Cosmology at Princeton
Cosmology at Princeton is represented in the Physics Department, Department of Astrophysical Sciences, and at the Institute for Advanced Study. The research areas cover everything from theories of how our Universe (and possibly others) came into existence to measuring the large scale structure and evolution of the Universe, to searching for gravitational waves from the birth of the Universe. Theory, data analysis, and instrumentation are all vigorously pursued in an interactive and vibrant community. Projects in the Astrophysics Department mesh with those in the Physics Department, although in these pages we focus on Physics. Research in theoretical cosmology (Pretorius, Steinhardt) tends to focus on areas where high energy theory, particle physics, and astronomy meet (inflation, cyclic models, the character of dark matter). The experimental and observational research (Groth, Jones, Page, Staggs) is focused primarily on the cosmic microwave background (CMB). The first targeted measurements of the anisotropy in the CMB were done at Princeton by David Wilkinson and Bruce Partridge. We are now deeply involved with WMAP, CMB ballooning, we lead the ACT telescope in Chile, and the ABS and QUIET experiments, also in Chile.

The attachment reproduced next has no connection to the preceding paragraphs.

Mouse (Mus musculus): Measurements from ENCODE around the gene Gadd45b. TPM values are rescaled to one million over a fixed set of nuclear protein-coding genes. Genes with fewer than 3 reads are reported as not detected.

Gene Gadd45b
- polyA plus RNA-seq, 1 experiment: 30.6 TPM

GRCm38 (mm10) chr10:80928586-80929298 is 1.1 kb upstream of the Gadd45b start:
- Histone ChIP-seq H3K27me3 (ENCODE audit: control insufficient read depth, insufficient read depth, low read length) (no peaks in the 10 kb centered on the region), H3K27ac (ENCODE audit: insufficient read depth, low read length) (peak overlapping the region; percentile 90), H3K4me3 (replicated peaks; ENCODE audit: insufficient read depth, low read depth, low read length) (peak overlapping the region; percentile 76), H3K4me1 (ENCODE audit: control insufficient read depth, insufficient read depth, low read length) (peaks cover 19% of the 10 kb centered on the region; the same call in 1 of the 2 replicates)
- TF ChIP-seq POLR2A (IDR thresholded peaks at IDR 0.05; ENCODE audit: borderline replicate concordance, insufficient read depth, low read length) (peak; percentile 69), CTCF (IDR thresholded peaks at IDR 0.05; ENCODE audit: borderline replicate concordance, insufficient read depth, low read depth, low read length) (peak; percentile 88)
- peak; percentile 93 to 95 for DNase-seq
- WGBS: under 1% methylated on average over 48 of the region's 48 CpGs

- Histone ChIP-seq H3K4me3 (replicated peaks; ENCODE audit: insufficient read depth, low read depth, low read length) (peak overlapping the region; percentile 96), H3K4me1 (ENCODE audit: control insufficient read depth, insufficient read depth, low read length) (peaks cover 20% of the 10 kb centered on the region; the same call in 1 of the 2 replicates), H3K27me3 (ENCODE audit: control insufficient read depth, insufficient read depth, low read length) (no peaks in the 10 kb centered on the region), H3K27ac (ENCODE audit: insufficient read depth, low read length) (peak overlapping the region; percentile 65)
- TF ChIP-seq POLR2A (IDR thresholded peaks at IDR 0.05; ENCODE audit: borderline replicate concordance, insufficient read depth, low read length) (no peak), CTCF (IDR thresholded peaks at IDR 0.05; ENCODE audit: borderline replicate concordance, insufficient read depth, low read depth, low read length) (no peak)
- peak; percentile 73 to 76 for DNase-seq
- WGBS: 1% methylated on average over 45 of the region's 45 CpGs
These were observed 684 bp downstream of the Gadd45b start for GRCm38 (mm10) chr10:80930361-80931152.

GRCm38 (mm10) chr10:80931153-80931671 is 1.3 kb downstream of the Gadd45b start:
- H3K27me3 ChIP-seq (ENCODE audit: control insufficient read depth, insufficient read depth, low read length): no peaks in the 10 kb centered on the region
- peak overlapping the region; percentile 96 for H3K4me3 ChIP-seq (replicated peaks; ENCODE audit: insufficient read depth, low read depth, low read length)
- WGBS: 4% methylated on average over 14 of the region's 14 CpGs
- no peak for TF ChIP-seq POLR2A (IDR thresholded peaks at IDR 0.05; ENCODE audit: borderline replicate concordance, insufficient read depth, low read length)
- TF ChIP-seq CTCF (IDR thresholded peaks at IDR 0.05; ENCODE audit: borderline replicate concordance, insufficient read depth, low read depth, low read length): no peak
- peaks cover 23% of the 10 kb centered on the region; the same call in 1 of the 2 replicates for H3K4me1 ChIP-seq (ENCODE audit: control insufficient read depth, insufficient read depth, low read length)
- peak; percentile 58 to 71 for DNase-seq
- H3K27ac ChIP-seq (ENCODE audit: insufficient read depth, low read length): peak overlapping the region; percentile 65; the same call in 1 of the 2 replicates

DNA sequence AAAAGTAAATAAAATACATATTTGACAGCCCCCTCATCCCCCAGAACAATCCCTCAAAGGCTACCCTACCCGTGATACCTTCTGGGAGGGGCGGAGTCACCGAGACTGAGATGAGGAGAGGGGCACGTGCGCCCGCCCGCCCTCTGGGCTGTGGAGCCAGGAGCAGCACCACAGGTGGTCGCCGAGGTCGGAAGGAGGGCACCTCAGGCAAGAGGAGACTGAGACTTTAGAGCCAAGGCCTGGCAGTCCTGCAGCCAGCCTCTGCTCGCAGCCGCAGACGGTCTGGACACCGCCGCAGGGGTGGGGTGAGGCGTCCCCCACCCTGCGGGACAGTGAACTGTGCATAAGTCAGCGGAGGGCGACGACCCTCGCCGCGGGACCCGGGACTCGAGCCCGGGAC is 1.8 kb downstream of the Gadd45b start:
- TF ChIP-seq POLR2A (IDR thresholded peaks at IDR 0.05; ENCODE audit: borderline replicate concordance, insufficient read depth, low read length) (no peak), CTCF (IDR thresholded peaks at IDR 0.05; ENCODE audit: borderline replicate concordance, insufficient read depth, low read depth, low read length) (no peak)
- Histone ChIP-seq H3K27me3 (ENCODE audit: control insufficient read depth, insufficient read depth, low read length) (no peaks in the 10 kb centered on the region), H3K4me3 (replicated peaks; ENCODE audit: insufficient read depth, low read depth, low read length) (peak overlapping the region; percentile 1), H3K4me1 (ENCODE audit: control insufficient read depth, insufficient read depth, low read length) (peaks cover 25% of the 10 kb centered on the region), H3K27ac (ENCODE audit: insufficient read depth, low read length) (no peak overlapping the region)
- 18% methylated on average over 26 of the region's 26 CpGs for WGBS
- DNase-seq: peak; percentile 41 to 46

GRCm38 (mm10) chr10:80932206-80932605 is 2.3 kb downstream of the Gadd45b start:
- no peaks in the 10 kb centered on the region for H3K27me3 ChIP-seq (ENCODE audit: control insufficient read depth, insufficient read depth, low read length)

Graduate students move freely between University departments, and postdoctoral scholars at the University work with those at the IAS. Collaborations are abundant.